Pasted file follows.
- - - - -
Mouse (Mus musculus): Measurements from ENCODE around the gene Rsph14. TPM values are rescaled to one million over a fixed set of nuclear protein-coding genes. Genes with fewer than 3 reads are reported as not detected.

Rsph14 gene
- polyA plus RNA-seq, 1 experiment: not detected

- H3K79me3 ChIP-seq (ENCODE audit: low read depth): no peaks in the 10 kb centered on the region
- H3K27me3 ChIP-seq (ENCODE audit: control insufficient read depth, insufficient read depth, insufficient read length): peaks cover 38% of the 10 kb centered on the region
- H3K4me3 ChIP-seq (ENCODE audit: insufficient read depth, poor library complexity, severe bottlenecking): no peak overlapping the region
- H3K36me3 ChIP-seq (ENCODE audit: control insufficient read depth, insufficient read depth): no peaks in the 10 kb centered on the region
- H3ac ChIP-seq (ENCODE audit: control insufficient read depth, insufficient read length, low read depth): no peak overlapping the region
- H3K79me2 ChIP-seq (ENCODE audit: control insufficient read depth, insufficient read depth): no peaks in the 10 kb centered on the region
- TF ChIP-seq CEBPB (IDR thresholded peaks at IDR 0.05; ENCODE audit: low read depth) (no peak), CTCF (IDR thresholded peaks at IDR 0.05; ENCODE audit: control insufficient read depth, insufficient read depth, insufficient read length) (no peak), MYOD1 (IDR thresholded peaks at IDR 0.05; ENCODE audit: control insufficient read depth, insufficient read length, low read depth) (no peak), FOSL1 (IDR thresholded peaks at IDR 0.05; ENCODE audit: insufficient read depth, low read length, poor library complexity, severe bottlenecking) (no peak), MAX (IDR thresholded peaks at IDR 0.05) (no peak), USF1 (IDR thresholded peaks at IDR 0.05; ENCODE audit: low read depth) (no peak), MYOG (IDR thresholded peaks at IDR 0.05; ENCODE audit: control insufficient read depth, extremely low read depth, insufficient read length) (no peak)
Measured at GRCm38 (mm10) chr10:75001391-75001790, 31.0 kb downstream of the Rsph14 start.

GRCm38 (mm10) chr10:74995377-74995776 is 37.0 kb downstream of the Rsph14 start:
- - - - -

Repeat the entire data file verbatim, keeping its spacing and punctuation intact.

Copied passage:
Mouse (Mus musculus): Measurements from ENCODE around the gene Rsph14. TPM values are rescaled to one million over a fixed set of nuclear protein-coding genes. Genes with fewer than 3 reads are reported as not detected.

Rsph14 gene
- polyA plus RNA-seq, 1 experiment: not detected

- H3K79me3 ChIP-seq (ENCODE audit: low read depth): no peaks in the 10 kb centered on the region
- H3K27me3 ChIP-seq (ENCODE audit: control insufficient read depth, insufficient read depth, insufficient read length): peaks cover 38% of the 10 kb centered on the region
- H3K4me3 ChIP-seq (ENCODE audit: insufficient read depth, poor library complexity, severe bottlenecking): no peak overlapping the region
- H3K36me3 ChIP-seq (ENCODE audit: control insufficient read depth, insufficient read depth): no peaks in the 10 kb centered on the region
- H3ac ChIP-seq (ENCODE audit: control insufficient read depth, insufficient read length, low read depth): no peak overlapping the region
- H3K79me2 ChIP-seq (ENCODE audit: control insufficient read depth, insufficient read depth): no peaks in the 10 kb centered on the region
- TF ChIP-seq CEBPB (IDR thresholded peaks at IDR 0.05; ENCODE audit: low read depth) (no peak), CTCF (IDR thresholded peaks at IDR 0.05; ENCODE audit: control insufficient read depth, insufficient read depth, insufficient read length) (no peak), MYOD1 (IDR thresholded peaks at IDR 0.05; ENCODE audit: control insufficient read depth, insufficient read length, low read depth) (no peak), FOSL1 (IDR thresholded peaks at IDR 0.05; ENCODE audit: insufficient read depth, low read length, poor library complexity, severe bottlenecking) (no peak), MAX (IDR thresholded peaks at IDR 0.05) (no peak), USF1 (IDR thresholded peaks at IDR 0.05; ENCODE audit: low read depth) (no peak), MYOG (IDR thresholded peaks at IDR 0.05; ENCODE audit: control insufficient read depth, extremely low read depth, insufficient read length) (no peak)
Measured at GRCm38 (mm10) chr10:75001391-75001790, 31.0 kb downstream of the Rsph14 start.

GRCm38 (mm10) chr10:74995377-74995776 is 37.0 kb downstream of the Rsph14 start: